Winter’s Tale

Wordy Wednesday – “Primrose path”


In Hamlet, Laertes, leaving for France, tells his sister Ophelia to guard her heart against Hamlet.   Laertes suggests that Hamlet’s affections are “Forward, not permanent, sweet, not lasting, / The perfume and suppliance of a minute; no more.”


I shall the effect of this good lesson keep,
As watchman to my heart. But, good my brother,
Do not, as some ungracious pastors do,
Show me the steep and thorny way to heaven;
Whiles, like a puff’d and reckless libertine,
Himself the primrose path of dalliance treads,
And recks not his own rede.

The primrose is a flowering plant of over 400 species, bearing blue, pink, purple, red, white, or yellow blossoms.

Here, Shakespeare’s “primrose path” is the path of ease, indulgence, and pleasure.  Ophelia not only listens to Laertes, but also challenges him to heed his own advice.  Primroses are perennial though, in this context, they represent fickleness – perhaps “perennial” frivolity?

There are six more references to primroses in Shakespeare’s plays:



So, so: well done, well done:
The violets, cowslips, and the primroses,
Bear to my closet.


Whilst summer lasts and I live here, Fidele,
I’ll sweeten thy sad grave: thou shalt not lack
The flower that’s like thy face, pale primrose

Henry VI, Part II


I would be blind with weeping, sick with groans,
Look pale as primrose with blood-drinking sighs,
And all to have the noble duke alive.



I’ll devil-porter
it no further: I had thought to have let in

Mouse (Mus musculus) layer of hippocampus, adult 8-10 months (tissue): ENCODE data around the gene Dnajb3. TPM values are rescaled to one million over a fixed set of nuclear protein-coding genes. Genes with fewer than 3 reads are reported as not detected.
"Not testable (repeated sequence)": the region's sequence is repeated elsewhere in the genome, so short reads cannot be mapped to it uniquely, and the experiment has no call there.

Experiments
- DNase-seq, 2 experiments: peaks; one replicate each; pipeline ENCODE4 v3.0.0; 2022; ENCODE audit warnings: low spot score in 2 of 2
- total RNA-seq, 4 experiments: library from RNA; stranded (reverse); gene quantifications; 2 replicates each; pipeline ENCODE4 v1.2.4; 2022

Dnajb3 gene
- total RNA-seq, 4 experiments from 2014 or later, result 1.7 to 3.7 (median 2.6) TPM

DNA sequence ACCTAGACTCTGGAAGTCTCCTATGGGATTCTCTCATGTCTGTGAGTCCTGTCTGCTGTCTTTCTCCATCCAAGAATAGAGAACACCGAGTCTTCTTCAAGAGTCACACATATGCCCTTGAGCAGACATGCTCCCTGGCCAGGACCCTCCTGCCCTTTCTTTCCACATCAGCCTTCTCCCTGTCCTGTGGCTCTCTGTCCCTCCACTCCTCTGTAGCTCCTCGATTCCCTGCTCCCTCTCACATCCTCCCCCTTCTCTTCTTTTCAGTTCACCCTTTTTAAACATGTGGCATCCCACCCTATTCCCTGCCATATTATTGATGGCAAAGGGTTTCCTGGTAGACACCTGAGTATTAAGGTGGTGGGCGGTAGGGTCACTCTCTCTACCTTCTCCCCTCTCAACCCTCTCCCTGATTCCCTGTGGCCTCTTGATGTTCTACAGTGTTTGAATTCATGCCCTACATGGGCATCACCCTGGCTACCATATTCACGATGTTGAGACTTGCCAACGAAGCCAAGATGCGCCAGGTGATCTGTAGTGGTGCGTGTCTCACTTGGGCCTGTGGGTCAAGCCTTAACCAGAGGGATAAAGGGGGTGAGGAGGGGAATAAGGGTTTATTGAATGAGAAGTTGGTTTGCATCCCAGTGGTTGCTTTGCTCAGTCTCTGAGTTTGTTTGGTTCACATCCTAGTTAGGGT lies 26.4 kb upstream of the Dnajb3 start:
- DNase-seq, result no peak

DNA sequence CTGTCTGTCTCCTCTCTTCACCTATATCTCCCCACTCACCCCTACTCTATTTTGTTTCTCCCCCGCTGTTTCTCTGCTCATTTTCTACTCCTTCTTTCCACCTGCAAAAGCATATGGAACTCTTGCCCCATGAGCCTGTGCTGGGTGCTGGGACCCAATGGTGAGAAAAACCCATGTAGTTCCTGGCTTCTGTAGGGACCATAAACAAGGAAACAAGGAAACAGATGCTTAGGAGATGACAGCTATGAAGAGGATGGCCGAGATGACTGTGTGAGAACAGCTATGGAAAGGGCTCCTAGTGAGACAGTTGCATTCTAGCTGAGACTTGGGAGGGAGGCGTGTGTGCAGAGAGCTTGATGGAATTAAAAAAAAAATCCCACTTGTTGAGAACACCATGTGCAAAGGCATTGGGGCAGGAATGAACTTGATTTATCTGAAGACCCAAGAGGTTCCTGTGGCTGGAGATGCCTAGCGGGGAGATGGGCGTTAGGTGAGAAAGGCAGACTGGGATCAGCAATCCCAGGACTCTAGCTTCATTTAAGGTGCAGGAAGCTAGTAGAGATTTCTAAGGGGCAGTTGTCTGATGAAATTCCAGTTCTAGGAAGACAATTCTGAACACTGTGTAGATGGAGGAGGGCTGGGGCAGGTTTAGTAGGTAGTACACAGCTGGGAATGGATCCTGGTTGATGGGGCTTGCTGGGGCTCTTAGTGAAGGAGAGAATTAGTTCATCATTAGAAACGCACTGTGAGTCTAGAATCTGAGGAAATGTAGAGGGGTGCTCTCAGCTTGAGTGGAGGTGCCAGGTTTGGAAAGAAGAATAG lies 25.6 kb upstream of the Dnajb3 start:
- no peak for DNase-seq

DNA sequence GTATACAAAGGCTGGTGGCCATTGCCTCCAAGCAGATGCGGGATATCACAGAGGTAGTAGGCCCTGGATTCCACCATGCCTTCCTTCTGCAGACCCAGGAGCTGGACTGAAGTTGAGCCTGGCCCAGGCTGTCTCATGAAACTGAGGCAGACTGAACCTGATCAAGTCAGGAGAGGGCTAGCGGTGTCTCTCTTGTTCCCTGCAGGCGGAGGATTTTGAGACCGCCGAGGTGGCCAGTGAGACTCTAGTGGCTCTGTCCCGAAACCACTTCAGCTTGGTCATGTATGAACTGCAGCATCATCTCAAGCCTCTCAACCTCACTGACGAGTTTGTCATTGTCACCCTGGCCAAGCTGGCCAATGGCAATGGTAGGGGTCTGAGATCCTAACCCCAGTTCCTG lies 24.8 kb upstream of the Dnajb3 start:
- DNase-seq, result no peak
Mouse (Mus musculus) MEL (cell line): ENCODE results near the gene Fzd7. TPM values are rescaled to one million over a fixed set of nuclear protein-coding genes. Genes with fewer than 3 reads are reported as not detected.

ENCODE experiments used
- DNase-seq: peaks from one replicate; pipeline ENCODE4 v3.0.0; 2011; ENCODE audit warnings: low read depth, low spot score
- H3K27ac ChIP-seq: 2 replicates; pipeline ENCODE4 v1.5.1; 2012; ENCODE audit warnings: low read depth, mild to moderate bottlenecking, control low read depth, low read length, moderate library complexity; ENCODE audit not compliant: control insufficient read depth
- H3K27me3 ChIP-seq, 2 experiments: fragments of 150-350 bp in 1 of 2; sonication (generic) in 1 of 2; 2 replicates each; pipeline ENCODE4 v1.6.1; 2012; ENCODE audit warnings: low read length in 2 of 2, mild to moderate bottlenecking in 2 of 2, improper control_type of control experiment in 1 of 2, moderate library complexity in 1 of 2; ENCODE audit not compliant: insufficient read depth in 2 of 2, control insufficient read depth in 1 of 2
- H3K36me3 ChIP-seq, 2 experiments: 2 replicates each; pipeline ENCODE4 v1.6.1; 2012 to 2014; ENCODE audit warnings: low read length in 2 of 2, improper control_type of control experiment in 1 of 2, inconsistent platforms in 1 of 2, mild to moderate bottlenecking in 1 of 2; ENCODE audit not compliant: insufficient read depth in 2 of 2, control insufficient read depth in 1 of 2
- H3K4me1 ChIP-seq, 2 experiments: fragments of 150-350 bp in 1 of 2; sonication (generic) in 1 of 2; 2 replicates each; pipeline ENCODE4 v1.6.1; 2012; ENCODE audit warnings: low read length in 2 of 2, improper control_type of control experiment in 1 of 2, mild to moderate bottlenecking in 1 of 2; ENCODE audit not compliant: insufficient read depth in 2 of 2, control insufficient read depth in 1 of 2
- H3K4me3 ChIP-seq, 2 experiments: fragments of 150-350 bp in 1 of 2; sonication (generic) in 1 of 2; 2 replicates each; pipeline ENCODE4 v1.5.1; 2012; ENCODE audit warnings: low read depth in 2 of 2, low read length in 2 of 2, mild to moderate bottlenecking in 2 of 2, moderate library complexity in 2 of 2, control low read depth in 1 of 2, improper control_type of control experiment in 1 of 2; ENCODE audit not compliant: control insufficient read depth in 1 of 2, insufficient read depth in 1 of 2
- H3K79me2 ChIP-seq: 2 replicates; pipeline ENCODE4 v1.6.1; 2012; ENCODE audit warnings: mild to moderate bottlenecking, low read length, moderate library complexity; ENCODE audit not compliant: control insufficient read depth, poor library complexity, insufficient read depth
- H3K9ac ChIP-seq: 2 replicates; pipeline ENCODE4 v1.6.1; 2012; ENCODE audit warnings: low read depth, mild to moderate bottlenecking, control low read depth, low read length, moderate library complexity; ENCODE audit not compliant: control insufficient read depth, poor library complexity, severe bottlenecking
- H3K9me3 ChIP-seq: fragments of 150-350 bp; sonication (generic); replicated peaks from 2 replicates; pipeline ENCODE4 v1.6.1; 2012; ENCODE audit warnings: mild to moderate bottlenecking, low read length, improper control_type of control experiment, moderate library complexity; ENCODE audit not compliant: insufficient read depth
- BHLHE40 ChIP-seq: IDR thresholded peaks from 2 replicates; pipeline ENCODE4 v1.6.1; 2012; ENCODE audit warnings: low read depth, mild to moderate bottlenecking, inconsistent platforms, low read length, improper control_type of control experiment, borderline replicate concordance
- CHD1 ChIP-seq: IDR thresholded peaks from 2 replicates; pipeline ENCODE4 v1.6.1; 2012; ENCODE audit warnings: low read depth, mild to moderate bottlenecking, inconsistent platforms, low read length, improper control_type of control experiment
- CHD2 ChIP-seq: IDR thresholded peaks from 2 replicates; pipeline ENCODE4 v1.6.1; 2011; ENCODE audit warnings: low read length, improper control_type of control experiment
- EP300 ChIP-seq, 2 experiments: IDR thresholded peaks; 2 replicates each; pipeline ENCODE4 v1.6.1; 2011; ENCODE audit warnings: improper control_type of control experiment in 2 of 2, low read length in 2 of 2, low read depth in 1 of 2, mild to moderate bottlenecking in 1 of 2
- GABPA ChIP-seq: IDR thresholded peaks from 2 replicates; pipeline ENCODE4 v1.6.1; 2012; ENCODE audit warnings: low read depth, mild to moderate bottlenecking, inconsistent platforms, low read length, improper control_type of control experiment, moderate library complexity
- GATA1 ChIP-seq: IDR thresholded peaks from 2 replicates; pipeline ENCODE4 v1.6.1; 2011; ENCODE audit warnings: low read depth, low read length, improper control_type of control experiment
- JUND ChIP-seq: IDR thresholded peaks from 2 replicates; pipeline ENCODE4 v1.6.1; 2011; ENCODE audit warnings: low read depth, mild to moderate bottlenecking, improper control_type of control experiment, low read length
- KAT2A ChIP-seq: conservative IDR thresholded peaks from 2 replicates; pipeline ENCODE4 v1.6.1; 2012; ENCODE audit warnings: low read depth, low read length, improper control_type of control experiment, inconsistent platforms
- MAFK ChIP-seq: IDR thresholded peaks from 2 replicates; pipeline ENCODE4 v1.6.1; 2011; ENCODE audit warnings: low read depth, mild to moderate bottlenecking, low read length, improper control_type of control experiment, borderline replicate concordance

some of all professions that go the primrose
way to the everlasting bonfire.

A Midsummer Night’s Dream


And in the wood, where often you and I
Upon faint primrose-beds were wont to lie,
Emptying our bosoms of their counsel sweet,
There my Lysander and myself shall meet…

The Winter’s Tale


…pale primroses
That die unmarried, ere they can behold
Bight Phoebus in his strength…

By Vineeta Moraes and Laboni Islam


“Primrose.”  Encyclopedia Britannica
Image:  Sloat Garden Center

Shakespeare in Art – Boydell, a Wright Storm Brewing

When the most notable painters in England were foreigners, such as Holbein and Rubens, how could the English rival their continental counterparts?   Twinings tea would not have been enough to alter taste.

In the late 1700s, the “Grand Style” was moving up the artistic ladder, prints were proliferating, and England was looking for a national hero to honour in its art.  Enter SHAKESPEARE.  Shakespeare’s plays – considered “high literature” – would be fodder for the Grand Style and Shakespeare’s stories – “mirror[s] of life” – would appeal to the masses.

John Boydell (1719-1804), publisher, print-seller, and soon to be Lord Mayor of London, decided to create a National Edition of Shakespeare’s plays.  He commissioned paintings, which would be turned into engravings, which, in turn, would illustrate the National Edition: “A MOST MAGNIFICENT AND ACCURATE EDITION OF THE PLAYS OF SHAKSPEARE.”  Note the spelling.